SunOS 0.4 tape

Tim Shoppa SHOPPA at
Tue May 4 02:29:16 AEST 1999

>When sorting through old things in the machine room here recently,
>Job Bogan came across an early QIC tape of SunOS.  The label reads:
>    Sun UNIX 4.2* Software Release 0.4
>          (*Berkeley Beta Release)
>    1/4" Boot Tape 1 of 2 700-0585-01
>    copyright (c) 1983 Sun Microsystems
>Unfortunately, when I attempted to read the tape, all I got was a
>tar file of a Fortran program dating from 1989.

So presumably someone decided to re-use this tape - and we hope they
didn't reformat the tape first.

>  It didn't get very
>far into the tape, though, so parts of the original software may
>still be present -- but I don't know how to get past the end-of-tape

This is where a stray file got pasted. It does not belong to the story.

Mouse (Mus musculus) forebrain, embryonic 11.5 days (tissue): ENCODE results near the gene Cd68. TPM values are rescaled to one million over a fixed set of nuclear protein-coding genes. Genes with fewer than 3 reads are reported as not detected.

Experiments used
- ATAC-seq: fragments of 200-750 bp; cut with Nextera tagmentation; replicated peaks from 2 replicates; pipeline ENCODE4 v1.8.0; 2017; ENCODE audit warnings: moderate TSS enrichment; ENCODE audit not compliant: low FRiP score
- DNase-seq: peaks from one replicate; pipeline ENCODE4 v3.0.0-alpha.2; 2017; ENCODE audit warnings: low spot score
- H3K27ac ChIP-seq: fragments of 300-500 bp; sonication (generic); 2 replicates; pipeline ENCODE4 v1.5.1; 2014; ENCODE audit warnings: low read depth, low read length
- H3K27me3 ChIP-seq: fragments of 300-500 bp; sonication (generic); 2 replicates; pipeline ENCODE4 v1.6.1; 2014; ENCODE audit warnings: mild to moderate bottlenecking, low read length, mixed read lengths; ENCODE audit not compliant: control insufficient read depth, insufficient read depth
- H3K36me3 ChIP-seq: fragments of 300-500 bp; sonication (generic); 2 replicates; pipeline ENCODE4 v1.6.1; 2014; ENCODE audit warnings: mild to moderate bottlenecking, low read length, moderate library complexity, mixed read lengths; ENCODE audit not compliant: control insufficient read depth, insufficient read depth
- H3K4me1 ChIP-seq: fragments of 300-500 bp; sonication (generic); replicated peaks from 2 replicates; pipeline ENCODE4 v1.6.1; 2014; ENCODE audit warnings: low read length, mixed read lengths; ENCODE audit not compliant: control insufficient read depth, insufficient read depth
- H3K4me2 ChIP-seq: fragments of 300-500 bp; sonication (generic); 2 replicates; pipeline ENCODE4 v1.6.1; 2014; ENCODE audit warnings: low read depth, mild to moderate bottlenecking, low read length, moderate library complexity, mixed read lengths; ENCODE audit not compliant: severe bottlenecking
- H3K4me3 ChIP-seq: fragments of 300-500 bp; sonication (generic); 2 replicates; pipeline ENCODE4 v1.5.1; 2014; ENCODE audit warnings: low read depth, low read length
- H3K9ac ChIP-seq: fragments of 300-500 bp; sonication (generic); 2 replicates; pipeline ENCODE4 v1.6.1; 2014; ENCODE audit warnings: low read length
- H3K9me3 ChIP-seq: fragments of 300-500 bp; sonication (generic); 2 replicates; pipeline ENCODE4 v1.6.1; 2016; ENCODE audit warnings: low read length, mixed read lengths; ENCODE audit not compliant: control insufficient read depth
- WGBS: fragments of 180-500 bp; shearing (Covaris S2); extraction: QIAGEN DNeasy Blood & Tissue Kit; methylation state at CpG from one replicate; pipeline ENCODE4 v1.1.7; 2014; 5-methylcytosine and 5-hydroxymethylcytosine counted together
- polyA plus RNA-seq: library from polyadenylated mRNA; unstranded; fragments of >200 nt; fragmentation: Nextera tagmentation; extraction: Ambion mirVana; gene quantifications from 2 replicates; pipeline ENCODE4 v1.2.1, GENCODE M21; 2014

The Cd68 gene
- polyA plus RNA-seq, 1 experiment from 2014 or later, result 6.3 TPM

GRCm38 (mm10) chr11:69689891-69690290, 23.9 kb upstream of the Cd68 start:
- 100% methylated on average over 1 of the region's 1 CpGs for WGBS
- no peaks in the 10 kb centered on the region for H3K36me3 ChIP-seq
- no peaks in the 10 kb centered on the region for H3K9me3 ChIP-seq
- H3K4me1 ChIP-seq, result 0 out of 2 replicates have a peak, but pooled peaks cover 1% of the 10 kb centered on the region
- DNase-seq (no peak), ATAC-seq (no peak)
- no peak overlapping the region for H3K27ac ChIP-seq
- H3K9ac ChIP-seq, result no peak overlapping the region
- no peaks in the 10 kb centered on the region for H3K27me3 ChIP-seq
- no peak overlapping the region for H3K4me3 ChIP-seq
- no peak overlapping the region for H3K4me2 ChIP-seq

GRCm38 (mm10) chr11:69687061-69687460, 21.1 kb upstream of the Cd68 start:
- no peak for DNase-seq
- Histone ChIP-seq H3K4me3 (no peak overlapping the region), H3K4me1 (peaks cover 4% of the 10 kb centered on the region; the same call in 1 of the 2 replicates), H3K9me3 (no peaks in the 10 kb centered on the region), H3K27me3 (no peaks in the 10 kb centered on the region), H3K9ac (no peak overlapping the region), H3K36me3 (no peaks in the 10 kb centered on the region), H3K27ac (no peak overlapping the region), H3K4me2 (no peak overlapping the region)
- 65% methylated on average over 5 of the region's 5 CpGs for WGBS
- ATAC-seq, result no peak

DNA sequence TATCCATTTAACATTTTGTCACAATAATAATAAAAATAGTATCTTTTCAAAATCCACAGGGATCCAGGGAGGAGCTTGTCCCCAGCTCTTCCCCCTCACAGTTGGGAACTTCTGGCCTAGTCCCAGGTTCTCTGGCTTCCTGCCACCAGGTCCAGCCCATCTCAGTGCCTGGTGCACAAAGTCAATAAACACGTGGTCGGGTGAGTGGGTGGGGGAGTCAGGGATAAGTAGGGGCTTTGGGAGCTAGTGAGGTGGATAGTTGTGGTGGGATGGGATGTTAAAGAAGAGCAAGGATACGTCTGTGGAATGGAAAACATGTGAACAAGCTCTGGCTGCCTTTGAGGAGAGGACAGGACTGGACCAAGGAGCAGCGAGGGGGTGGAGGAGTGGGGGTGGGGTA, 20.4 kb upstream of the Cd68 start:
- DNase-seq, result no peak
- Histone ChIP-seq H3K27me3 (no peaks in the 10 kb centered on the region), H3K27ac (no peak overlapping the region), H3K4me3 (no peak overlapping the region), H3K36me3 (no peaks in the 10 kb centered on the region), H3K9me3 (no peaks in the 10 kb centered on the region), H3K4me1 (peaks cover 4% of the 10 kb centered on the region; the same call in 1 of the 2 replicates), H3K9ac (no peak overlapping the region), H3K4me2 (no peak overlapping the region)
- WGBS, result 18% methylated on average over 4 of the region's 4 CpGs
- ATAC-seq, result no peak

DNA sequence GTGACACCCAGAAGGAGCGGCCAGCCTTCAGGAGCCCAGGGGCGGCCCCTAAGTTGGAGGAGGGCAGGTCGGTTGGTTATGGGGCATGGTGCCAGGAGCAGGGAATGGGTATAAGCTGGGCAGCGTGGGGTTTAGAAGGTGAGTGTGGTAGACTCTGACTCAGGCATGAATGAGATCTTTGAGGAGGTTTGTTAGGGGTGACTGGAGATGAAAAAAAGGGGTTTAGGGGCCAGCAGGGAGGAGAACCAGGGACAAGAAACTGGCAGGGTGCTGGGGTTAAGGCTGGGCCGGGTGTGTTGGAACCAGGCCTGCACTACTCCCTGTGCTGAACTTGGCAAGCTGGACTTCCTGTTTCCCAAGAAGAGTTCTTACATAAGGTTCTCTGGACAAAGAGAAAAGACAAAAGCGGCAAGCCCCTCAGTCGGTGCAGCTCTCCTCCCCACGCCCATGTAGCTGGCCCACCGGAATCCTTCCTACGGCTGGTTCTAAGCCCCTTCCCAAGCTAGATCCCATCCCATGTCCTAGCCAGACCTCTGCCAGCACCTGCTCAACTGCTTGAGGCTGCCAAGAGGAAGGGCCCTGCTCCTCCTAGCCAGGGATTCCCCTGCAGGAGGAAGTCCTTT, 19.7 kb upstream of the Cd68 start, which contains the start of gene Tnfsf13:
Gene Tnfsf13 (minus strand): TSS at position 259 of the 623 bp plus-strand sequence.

>mark to get at them.  Any ideas?

QIC tape formats have physical sectors that the controller (in your
case, most likely the SCSI controller that interfaces the drive to
your SCSI bus) presents to the rest of the system as a series of
logical tape records and tape marks.  You can't get past the logical
end-of-tape because the SCSI controller (not host adapter!) "knows"
there's nothing past the logical end-of-tape.  If you bypass this
by going straight to the physical sectors, you can read the data
following logical end-of-tape, assuming that the cartridge was
never reformatted.  Most SCSI QIC tape controllers will let you
get at the physical sectors, but this is rarely supported by the OS
and isn't always consistent from model to model and manufacturer
to manufacturer.

QIC tape standards are pretty well documented at
For details on how your SCSI QIC drive can be forced to access
physical sectors, it's best to go straight to the drive manufacturer's
technical manuals.

 Tim Shoppa                        Email: shoppa at
 Trailing Edge Technology          WWW:
 7328 Bradley Blvd		   Voice: 301-767-5917
 Bethesda, MD, USA 20817           Fax:   301-767-5927

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